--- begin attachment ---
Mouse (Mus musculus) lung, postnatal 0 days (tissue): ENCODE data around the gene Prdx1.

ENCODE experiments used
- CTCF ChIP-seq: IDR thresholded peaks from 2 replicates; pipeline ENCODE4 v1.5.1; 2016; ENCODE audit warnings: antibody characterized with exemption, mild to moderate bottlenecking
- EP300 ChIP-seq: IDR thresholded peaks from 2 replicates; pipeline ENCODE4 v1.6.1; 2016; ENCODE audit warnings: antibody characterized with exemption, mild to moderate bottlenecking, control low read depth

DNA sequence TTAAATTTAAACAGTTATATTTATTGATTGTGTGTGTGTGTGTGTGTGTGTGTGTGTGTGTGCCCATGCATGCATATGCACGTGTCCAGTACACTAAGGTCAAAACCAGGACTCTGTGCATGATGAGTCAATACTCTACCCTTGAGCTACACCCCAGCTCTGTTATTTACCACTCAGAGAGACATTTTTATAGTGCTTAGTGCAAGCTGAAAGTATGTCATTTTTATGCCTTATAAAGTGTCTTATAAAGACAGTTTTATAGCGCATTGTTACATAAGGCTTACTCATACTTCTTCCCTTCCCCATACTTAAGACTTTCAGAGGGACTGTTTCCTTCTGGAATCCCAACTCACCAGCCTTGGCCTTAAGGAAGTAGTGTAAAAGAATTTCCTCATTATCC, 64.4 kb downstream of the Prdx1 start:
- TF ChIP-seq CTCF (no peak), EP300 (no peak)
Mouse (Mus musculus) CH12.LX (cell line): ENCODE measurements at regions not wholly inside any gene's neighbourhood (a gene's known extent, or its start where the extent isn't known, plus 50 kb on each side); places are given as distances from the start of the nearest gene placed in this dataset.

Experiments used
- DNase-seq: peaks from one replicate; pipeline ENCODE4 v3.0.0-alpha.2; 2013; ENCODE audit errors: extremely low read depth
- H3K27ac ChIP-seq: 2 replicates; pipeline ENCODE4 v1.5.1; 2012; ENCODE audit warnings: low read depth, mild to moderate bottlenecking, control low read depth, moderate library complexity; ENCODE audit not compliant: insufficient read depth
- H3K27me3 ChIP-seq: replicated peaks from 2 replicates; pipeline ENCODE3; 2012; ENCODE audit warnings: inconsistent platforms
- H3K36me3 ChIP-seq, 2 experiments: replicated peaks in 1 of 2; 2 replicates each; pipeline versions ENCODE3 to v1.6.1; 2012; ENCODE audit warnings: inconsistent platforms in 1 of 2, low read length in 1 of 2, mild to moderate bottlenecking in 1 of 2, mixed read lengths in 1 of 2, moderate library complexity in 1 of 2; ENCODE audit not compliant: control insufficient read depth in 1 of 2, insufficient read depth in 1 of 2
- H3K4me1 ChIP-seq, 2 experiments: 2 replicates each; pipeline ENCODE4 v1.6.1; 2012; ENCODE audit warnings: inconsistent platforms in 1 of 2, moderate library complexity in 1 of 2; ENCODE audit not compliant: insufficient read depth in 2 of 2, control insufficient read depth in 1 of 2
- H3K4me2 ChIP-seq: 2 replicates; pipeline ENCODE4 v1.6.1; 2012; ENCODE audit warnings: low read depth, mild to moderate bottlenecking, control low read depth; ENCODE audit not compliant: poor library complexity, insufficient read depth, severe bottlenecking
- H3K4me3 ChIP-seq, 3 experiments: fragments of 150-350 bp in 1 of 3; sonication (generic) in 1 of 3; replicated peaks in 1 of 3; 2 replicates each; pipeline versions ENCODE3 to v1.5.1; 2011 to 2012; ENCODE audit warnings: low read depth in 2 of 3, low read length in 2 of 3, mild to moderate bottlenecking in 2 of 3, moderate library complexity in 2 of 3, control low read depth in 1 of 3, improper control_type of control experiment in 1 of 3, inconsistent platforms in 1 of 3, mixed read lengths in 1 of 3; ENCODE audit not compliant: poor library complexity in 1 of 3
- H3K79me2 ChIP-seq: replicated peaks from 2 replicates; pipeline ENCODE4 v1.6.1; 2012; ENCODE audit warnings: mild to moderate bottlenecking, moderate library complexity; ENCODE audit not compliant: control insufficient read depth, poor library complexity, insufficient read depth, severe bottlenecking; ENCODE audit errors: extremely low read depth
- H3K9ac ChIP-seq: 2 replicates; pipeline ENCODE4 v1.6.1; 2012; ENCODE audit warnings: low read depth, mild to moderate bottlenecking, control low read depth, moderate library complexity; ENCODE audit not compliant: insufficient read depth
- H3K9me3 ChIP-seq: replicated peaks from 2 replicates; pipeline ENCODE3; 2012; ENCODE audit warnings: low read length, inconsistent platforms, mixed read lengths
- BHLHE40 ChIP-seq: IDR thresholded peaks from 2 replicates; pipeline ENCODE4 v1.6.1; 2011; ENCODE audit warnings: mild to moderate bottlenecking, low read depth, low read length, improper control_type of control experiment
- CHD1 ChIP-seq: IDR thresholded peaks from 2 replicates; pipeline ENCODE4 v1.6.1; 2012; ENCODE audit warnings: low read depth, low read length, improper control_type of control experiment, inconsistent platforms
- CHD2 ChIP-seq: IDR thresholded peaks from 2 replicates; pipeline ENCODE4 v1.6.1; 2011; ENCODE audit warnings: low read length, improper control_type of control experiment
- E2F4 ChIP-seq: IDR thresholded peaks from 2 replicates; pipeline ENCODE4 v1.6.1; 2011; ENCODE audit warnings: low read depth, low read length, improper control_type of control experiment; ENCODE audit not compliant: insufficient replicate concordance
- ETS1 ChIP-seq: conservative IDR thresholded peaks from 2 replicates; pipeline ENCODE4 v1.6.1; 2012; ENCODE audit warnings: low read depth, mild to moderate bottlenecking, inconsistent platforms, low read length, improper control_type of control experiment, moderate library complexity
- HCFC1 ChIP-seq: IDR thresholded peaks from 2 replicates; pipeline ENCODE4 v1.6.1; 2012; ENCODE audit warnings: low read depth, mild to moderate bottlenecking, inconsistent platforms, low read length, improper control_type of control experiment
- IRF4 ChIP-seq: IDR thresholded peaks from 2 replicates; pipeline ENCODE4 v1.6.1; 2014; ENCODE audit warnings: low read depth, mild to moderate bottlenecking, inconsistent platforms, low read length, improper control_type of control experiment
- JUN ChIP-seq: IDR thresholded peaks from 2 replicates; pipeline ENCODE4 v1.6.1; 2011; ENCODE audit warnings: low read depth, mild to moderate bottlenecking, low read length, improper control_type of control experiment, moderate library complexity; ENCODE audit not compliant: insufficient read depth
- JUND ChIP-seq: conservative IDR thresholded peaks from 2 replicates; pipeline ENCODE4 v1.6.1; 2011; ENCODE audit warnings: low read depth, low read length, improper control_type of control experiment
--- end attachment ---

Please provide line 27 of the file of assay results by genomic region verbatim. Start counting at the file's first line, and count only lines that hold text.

- JUND ChIP-seq: conservative IDR thresholded peaks from 2 replicates; pipeline ENCODE4 v1.6.1; 2011; ENCODE audit warnings: low read depth, low read length, improper control_type of control experiment